More "back to school" than "old school"
Dungeon Scrawlers: Heroes of Undermountain is a new Dungeons & Dragons branded title from Wizkids and they were kind enough to send us an early review copy and I’ve found myself unexpectedly charmed by it. The graphic design aims to call back to grade school imagery with black marble composition book textures, grid paper lines like what you would have drawn a dungeon on back in the day, and monsters that look like stickers. It approaches the “D&D look” from an entirely different angle, approaching it from a more school supplies vector than a “post Larry Elmore” one. Likewise, the gameplay also hearkens back to youth in a rather unexpected and surprising way. Folks, despite the included dry erase markers and laminated player boards, this ain’t a roll and write. It’s a maze game.
That’s right, the mechanics aren’t stripped from the latest deck builder, worker placement, or area control game. It’s not aiming for clever or complex and it’s almost anti-sophisticated. The gameplay is straight from a kids’ activity book and I am ruthlessly here for it as I am for just about anything that flies in the face of dogmatic hobby gaming Done Things.
The idea is simply that you draw a path through a maze – in real time – with other players. Everyone plays on an identical board simultaneously, tracing their way through a dungeon and performing the activities they encounter as they go along. Monsters must be colored in completely, spells need to have their squiggly lines traced, treasures have to be outlined, herbs have to be picked up by crossing over them, and artifact fragments must be recovered by connecting numbers in sequence. And those are just the basic actions- progressive dungeons have more complicated activities that you must complete. There are prisoners to rescue, two-way portals to exploit, and keys to find. Failure to perform all of the actions you encounter results in negative points, and if you think you can Passwall your way through, you can’t. Cross the walls and everything after gets you zero points. Oh, and you have a character class ability that makes one of the dungeon features easier.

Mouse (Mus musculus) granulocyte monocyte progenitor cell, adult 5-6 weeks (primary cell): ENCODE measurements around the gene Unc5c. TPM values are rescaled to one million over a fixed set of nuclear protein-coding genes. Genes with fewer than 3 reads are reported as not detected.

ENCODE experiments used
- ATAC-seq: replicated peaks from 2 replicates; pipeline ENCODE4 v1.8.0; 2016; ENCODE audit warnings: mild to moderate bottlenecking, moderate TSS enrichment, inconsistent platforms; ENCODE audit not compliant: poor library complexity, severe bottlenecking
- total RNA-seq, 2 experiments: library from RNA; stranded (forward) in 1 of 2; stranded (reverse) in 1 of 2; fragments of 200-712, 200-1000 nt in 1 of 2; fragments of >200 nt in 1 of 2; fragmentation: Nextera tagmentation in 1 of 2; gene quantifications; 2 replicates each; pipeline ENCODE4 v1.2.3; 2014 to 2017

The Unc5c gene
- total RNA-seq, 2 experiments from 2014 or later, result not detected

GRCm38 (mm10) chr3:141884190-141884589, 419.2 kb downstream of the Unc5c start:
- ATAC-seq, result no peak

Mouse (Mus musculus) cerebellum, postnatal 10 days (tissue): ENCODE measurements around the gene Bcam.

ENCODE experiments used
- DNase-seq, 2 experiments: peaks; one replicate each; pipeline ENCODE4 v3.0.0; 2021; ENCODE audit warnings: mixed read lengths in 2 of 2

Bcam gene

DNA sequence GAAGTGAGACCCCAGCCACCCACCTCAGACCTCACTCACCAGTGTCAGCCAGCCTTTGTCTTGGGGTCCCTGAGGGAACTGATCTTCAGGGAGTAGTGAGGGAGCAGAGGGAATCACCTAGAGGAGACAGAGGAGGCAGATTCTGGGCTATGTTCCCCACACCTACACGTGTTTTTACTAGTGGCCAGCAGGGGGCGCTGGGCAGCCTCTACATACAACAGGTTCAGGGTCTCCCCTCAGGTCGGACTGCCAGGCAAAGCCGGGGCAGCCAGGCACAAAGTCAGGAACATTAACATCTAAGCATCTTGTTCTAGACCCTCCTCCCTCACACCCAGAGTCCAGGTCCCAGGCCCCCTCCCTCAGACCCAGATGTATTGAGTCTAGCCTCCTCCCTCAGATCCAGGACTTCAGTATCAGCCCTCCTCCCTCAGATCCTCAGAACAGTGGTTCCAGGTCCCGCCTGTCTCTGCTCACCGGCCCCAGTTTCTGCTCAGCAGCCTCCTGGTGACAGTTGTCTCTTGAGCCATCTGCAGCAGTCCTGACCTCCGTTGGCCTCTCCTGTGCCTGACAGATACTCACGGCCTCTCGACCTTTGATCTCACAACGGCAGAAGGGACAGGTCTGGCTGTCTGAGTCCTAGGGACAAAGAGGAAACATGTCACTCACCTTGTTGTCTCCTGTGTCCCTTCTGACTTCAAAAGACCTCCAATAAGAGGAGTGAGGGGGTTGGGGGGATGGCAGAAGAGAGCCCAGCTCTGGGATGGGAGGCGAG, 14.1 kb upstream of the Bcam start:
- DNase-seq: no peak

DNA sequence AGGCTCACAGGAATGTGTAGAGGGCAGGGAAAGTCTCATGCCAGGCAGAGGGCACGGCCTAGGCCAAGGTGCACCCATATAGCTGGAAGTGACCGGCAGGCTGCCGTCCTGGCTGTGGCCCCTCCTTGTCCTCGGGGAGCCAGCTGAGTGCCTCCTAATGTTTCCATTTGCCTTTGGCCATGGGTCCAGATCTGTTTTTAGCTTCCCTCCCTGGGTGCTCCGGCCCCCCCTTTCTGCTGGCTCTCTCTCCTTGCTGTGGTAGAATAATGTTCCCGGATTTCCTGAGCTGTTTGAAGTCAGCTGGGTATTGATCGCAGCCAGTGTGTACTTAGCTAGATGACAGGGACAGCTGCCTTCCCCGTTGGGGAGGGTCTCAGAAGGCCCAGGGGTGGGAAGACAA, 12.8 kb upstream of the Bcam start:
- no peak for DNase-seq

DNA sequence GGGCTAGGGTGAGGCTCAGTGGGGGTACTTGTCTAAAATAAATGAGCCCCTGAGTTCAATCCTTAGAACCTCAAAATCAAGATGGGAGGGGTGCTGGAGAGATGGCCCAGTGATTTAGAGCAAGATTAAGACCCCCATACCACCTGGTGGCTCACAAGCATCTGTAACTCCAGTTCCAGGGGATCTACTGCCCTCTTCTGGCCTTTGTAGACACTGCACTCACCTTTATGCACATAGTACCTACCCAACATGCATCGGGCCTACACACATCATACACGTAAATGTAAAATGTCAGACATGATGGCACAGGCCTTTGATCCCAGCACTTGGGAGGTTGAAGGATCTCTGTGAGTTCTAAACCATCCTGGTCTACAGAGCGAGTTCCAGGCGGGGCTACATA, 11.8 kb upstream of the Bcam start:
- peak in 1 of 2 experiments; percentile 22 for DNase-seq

It’s a race at heart. In most dungeons, there’s a big boss that is also kind of a timer. Whenever a player defeats the boss by coloring them in, that’s the end of the dungeon. You pass your board to another player and they score it up for you. There’s an interesting tension- do you rush through and hit the boss or try to tally up some more points? Frequently a dungeon ends with more than one player frantically coloring in the boss at the same time, racing for the four point bump that comes with the killing blow. Some dungeons don’t have a boss and require a timer. If your gang really digs it, it’s not hard to just blow through all ten mazes in one sitting but don’t worry, they are replayable and can’t be “solved”.
This is obviously not a deeply strategic game that will Change the Way We Play Games or anything like that. It’s atavistic in a 1-2-3-4 rock n’ roll way. You aren’t going to be calculating, analyzing, or any of that so expect the hardcore gamer’s game gamers to furrow their bushy eyebrows and engage in much harumphing. You’re gonna be doing mazes. Come into this with expectations properly calibrated.
You know who is going to do that? Kids. You put this game in front of kids and they kind of know instinctively what to do without asking stupid questions like “is this really a game”. They’re going to do the mazes, cross out the goblins, and have fun. Believe me, I’ve tried this game out with a table of six kids and they loved it. None had any “concerns” about the gameplay. None were “a bit worried” about the replay value. They just wanted to move on to the next dungeon.
I like this game. It’s whimsical and frivolous, offering simple fun without pretense. It’s something virtually anyone that can hold a marker can play, and it doesn’t shove a bunch of stupid rules, walls of text, or multi-tiered objectives in the way of the good times. It’s supremely accessible, and I’m fairly impressed with it as a fresh, novel take on the standard dungeon crawling trope.